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A tonne (unit symbol t) or metric ton (U.S.marker), also referred to as a metric tonne, is a measurement of mass equal to , or exactly the mass of one cubic metre of water at four degrees Celcius. It is not a unit in the International System of Units (SI), but is accepted for use with the SI. In SI units and prefix, the tonne is a megagram (Mg), but this usage is rare. The spelling tonne pre-dates the introduction of the SI system in 1960; it has been used with this meaning in France since 1842, and is now used as the standard spelling for the metric mass measurement in most English-speaking countries . In the U.S., the units were originally referred to using the French words millier or tonneau, but these terms are now obsolete. The Imperial and US customary units comparable to the tonne are both spelled ton in English.

Derived units

Multiple Name Symbol Multiple (SI) Name Symbol
100 tonne t 106 megagram Mg
103 kilotonne Kt 109 gigagram Gg
106 megatonne Mt 1012 teragram Tg
109 gigatonne Gt 1015 petagram Pg
1012 teratonne Tt 1018 exagram Eg
1015 petatonne Pt 1021 zettagram Zg
1018 exatonne Et 1024 yottagram Yg
1021 zettatonne Zt 1027 (none) (none)
1024 yottatonne Yt 1030 (none) (none)

Multipliers are never used to denote fractions of a tonne. Hence a mass of 10,000 g would normally be referred to as 10 kilograms (kg), and not 10 millitonnes.


The spelling tonne has its origin in French. The term applied to the barrel of the largest size. In Old English the spelling was tunne, "cask" — a full cask about a metre high could easily weigh a tonne. The antiquated British wine cask volume measurement tun is close to a metric tonne in weight as it defines about 954 litres which for many commonly used liquids (aqueous solutions) approximates to as many kilograms.


One tonne is equivalent to:
  • One megagram (exactly);
    • This is the official SI term, but not generally used in industry, in shipping nor colloquially
  • pounds (exactly by definition), giving approximately
    • 2205 lb (to four significant digits)
  • 98.42% of a long ton
    • One long ton (2240 lb) is 101.605% of a tonne
  • 110.23% of a short ton
    • One short ton (2000 lb) is 90.72% of a tonne


The unit symbol for the tonne is t. T and mT and mt (especially in the combination mmt for million metric tons compare to Mt for megatonne) are also occasionally used, but all of these are deprecated since they conflict with internationally agreed SI symbols. (T is the SI symbol for the tesla and m is SI prefix 'milli', meaning 0.001.) Te is also sometimes used, particularly in the nuclear industry.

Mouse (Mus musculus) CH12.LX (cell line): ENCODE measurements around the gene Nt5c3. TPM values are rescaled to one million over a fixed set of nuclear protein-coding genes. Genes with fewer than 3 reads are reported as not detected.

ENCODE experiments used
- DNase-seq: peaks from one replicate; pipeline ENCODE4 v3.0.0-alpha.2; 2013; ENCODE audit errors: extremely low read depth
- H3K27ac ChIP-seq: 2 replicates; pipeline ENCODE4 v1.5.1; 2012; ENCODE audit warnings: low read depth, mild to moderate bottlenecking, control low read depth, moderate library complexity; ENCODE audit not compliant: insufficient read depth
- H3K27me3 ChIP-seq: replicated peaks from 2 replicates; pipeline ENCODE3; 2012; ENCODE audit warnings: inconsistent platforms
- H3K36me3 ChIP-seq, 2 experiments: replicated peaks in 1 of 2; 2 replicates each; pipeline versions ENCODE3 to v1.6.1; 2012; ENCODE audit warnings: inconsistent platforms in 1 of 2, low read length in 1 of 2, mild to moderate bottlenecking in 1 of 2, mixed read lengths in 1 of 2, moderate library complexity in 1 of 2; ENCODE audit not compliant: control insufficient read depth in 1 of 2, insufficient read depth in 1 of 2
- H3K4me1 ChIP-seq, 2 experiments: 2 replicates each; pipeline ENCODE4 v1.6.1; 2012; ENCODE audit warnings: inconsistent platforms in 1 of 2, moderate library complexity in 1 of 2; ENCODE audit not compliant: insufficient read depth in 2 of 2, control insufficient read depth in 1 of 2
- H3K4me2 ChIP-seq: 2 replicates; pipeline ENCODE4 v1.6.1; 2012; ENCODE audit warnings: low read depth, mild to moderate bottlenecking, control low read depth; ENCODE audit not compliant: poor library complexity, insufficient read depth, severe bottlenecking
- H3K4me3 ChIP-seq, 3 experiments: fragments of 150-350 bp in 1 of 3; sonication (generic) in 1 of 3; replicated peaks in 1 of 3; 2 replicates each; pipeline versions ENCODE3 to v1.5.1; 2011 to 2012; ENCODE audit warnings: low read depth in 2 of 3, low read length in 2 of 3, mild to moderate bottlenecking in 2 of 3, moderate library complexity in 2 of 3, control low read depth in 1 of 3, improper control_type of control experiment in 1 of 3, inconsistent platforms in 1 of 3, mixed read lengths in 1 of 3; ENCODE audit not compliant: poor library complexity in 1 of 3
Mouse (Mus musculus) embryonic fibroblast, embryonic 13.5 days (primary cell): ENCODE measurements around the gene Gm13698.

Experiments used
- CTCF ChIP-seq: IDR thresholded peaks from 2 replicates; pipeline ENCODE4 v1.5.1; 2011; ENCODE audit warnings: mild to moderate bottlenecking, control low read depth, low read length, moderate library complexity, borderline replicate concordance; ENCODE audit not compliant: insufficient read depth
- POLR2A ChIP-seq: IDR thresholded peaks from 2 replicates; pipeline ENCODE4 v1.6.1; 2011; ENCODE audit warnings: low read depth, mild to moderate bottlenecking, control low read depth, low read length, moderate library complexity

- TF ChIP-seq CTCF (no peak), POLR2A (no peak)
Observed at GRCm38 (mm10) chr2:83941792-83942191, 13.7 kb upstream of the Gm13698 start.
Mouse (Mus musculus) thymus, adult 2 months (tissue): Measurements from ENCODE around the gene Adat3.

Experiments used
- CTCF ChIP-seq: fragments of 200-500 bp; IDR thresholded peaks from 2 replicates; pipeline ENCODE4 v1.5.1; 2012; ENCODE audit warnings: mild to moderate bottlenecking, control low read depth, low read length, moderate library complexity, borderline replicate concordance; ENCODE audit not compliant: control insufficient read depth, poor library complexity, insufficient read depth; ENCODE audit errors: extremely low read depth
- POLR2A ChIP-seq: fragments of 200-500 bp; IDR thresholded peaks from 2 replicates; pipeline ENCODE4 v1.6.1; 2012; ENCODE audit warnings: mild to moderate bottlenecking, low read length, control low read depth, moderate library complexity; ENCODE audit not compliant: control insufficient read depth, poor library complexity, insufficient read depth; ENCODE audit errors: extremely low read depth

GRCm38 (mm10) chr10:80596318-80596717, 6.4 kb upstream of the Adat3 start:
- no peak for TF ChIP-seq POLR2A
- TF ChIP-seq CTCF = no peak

In France and the English-speaking countries that are predominantly metric, the spelling tonne is widespread. This is generally true in Britain; however, the ton used prior to metrication was the long ton of (approximately) and this is so close to the tonne that some people draw little distinction and continue to use the old spelling. For example, even the Guinness Book of World Records accepts metrication without marking this by changing the spelling. For the United States, metric ton is the name for this unit used and recommended by NIST. In the U.S. an unqualified mention of a ton almost invariably refers to a short ton of .

Like the gram and the kilogram, the tonne gave rise to a (now obsolete) force unit of the same name, the tonne-force, equivalent to about 9.8 kilonewtons: a unit also often called simply "tonne" or "metric ton" without identifying it as a unit of force. Note that it is only the tonne as a unit of mass (an exact decimal multiple of the SI unit of mass, the kilogram) which is accepted for use with SI: the tonne-force or metric ton-force is not acceptable for use with SI, partly because it is not an exact multiple of the SI unit of force, the newton.

Use of mass as proxy for energy

The tonne of trinitrotoluene (TNT) is used as a proxy for energy. Prefixes are also used e.g. kilotonne, megatonne, gigatonne; especially for expressing nuclear weapon yield, based on a specific combustion energy of TNT of 4.184 MJ/kg (or one calorie—specifically a thermochemical calorie—per milligram). Hence, 1 kt TNT = 4.184 TJ, 1 Mt TNT = 4.184 PJ.

The SI unit of energy is the joule. Assuming that TNT contains 1,000 small (thermochemical) calories per gram (4.184 kJ/g), one tonne TNT is more correctly referred to as 4.184 gigajoules. It is usually used to describe the energy of explosions.

Alternate usage

A metric ton unit (MTU) can mean 10 kg (22.046226 pounds) within metal (e.g. tungsten, manganese) trading, particularly within the USA. It traditionally referred to a metric ton of ore containing 1% (i.e. 10 kg) of metal.

In the case of uranium, the acronym MTU is sometimes considered to be metric ton of uranium, meaning 1,000 kg.

See also


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